In Swahili, the word huru means freedom.
It signifies independence and personal growth,
the concepts on which Huru International was built.

Empowering Girls. Period.

Empowering Girls. Period.

According to UNICEF, one in ten African girls either skip school during their periods, or drop out entirely.  As a result, they miss important school lessons and risk compromising their futures.  An incomplete education almost inevitably leads to a lifetime of social and economic vulnerability.

Huru International believes that all girls should have access to a proper education and be free to lead healthy, happy lives.  They provide free Huru Kits to young women in Kenya who are living in poverty and need these kits in order to stay in school.  Each Kit comes packaged in a drawstring bag that doubles as a backpack and includes:

  • Eight reusable sanitary napkins
  • Three pairs of underwear
  • Soap to wash the sanitary napkins
  • Waterproof bag to safely store used sanitary napkins
  • Educational insert featuring information on proper sanitary napkin usage & HIV/AIDS prevention
  • Various other items [as suitable]
A Huru Kit

A Huru Kit

Huru International also offers employment opportunities to local women, ensuring that their model will be sustainable and continue to benefit entire communities. These simple measures are already helping to keep girls in school and educate them on HIV/AIDS prevention, as well as encourage local, sustainable job development.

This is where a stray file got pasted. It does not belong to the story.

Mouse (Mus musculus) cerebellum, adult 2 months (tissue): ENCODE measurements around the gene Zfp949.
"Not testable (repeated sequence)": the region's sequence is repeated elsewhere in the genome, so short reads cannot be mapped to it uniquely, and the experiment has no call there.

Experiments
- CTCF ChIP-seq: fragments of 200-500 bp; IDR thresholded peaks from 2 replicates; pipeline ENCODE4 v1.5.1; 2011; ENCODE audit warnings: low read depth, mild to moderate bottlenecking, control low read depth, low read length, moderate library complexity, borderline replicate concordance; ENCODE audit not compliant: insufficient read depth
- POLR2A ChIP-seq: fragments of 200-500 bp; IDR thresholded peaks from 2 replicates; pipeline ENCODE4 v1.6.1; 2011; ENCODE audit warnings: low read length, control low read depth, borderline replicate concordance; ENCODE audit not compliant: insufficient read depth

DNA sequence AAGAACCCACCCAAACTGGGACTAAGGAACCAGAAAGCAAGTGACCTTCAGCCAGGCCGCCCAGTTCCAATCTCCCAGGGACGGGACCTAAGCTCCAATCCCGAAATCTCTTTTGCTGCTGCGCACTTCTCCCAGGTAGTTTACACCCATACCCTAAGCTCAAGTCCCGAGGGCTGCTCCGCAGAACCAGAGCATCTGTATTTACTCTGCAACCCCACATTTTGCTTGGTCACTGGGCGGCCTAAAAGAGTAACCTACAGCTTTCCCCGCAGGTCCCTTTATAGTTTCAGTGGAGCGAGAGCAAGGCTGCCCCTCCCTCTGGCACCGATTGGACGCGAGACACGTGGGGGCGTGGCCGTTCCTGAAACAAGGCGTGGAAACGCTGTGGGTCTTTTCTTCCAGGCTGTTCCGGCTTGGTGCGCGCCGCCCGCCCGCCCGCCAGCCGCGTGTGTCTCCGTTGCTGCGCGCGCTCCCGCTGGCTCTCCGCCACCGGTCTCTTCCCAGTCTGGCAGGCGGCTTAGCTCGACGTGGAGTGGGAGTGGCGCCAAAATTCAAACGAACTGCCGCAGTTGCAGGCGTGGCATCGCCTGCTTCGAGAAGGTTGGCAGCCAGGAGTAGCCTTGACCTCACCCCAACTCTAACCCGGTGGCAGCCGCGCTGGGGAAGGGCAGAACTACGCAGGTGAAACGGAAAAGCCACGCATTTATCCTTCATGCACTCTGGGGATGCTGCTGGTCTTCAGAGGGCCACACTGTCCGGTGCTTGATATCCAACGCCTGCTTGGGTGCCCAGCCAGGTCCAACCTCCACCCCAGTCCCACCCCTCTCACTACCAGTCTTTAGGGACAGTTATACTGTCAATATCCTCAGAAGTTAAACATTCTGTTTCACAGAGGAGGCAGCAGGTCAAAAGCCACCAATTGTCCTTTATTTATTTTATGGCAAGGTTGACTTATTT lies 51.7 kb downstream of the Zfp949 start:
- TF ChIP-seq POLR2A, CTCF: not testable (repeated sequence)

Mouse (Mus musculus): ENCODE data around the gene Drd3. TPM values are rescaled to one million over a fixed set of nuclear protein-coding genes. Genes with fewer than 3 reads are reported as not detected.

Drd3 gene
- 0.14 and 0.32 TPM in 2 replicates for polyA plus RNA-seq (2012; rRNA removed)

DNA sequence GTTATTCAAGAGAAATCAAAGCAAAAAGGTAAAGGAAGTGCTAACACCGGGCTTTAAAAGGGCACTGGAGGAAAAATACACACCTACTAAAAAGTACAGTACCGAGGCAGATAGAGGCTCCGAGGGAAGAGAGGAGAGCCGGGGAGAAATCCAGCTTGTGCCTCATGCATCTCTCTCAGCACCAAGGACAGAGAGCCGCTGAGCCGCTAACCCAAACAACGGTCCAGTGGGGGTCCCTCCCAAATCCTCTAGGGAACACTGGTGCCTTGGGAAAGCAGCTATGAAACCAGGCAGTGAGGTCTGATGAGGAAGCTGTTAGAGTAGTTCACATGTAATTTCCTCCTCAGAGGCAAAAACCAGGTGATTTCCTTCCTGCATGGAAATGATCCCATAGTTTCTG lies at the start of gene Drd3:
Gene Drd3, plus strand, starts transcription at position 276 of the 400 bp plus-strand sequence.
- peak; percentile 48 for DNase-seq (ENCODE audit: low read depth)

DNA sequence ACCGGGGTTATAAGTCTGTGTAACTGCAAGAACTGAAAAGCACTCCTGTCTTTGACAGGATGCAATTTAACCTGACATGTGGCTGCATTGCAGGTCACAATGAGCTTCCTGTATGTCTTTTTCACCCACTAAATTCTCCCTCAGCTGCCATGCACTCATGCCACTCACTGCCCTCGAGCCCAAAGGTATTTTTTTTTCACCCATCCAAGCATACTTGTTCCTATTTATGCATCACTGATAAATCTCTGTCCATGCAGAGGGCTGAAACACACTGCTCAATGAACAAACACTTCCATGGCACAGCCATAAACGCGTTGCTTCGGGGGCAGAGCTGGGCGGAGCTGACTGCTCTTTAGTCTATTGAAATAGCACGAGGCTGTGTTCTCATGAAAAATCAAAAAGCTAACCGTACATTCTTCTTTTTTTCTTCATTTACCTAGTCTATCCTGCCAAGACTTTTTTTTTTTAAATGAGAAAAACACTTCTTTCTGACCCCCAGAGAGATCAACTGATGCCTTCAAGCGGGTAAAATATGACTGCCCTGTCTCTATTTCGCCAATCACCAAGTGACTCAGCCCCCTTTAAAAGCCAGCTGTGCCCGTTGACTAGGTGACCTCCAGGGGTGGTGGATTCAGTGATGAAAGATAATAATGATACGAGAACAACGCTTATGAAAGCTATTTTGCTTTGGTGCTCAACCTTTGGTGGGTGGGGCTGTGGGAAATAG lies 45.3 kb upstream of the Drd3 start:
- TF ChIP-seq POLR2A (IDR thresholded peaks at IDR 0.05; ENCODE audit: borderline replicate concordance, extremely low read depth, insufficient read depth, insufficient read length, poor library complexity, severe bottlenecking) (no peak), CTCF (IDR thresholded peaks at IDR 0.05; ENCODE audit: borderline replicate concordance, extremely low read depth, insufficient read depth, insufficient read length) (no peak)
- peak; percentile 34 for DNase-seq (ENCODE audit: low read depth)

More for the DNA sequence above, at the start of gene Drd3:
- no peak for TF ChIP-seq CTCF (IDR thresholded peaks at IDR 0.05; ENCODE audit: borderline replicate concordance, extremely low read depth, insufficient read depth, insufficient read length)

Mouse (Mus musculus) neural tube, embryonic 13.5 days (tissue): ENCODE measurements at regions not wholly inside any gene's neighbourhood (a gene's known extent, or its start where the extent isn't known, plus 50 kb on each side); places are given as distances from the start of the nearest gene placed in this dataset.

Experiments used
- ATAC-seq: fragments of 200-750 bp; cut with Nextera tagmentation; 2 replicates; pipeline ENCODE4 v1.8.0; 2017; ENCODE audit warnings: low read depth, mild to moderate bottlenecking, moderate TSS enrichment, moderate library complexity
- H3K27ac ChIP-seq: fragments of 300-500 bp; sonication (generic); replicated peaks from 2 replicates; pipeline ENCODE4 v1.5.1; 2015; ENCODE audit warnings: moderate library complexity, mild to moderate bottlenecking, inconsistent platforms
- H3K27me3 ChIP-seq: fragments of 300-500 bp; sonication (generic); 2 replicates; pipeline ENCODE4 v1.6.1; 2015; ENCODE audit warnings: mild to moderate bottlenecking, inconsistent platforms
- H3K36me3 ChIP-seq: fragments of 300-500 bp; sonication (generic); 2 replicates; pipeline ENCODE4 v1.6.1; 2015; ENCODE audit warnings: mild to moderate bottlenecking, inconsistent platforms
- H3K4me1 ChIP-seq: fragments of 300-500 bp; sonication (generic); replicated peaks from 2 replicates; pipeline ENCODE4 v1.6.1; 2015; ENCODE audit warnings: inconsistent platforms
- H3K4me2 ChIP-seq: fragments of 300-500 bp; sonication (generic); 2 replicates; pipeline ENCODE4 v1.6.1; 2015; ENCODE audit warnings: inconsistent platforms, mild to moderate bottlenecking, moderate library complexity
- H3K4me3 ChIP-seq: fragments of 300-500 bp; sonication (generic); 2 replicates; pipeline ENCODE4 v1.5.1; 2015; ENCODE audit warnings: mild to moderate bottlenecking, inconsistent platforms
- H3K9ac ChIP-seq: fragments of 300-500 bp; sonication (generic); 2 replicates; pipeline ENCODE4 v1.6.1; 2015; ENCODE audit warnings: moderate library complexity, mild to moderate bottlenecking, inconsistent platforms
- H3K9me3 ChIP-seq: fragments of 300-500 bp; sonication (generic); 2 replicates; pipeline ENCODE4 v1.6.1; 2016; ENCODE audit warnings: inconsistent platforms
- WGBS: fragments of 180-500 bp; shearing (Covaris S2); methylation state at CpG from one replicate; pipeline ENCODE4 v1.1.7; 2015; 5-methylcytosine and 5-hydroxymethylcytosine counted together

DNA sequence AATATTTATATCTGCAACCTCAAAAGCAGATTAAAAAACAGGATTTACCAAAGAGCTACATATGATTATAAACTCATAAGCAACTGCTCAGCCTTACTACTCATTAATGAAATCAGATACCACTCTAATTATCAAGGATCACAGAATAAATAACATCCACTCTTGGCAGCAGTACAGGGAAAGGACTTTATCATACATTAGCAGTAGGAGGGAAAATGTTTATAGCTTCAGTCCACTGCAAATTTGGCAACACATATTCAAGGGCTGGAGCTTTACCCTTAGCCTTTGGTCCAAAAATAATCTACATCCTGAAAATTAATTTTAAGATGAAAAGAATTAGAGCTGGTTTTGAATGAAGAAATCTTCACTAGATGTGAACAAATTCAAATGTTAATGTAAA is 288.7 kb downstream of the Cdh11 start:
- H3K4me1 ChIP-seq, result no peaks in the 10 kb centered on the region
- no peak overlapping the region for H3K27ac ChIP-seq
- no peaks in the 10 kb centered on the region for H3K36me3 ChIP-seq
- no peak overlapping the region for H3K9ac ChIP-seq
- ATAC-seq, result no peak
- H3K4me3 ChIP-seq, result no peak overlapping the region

Each Huru Kit provides resources designed to inspire young women with dreams of greater possibilities… which is exactly what The TORCH Program provides for underserved youth in New York City.  I have had the privilege of working with TORCH since 2002, and the combined privilege of helping to facilitate a project about Huru for the TORCH students this past spring with dedicated mentors at the incomparable advertising agency JWT.

A few of the 1st year students at TORCH, 2010-11

A few of the 1st year students at TORCH, 2010-11

TORCH is dedicated to transforming the lives of underserved New York City public high school students by providing intensive exposure to career training and opportunities in communications and the arts, all while facilitating a meaningful way of increasing the diversity of the workforce in those industries.  We ask our students to examine advertising and communication in the world around them, encouraging them to be more than just passive consumers in our culture.

Take a look at the two videos created by first-year TORCH students to raise awareness about Huru:

To donate $25 and provide a Huru Kit directly to a girl in Kenya, visit

To learn more about The TORCH Program, mentor a student, make a donation and get involved, visit


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